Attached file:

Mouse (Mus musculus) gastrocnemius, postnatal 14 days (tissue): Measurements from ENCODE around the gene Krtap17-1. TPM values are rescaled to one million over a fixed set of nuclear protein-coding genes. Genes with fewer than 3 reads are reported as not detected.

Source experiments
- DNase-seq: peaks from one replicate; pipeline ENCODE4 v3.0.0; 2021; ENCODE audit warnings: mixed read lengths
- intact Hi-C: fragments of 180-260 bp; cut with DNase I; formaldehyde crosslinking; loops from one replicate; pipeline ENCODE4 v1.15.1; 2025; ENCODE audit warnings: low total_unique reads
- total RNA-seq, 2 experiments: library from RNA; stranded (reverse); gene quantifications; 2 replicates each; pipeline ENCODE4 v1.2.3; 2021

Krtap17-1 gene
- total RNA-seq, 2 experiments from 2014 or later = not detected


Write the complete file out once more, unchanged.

Mouse (Mus musculus) gastrocnemius, postnatal 14 days (tissue): Measurements from ENCODE around the gene Krtap17-1. TPM values are rescaled to one million over a fixed set of nuclear protein-coding genes. Genes with fewer than 3 reads are reported as not detected.

Source experiments
- DNase-seq: peaks from one replicate; pipeline ENCODE4 v3.0.0; 2021; ENCODE audit warnings: mixed read lengths
- intact Hi-C: fragments of 180-260 bp; cut with DNase I; formaldehyde crosslinking; loops from one replicate; pipeline ENCODE4 v1.15.1; 2025; ENCODE audit warnings: low total_unique reads
- total RNA-seq, 2 experiments: library from RNA; stranded (reverse); gene quantifications; 2 replicates each; pipeline ENCODE4 v1.2.3; 2021

Krtap17-1 gene
- total RNA-seq, 2 experiments from 2014 or later = not detected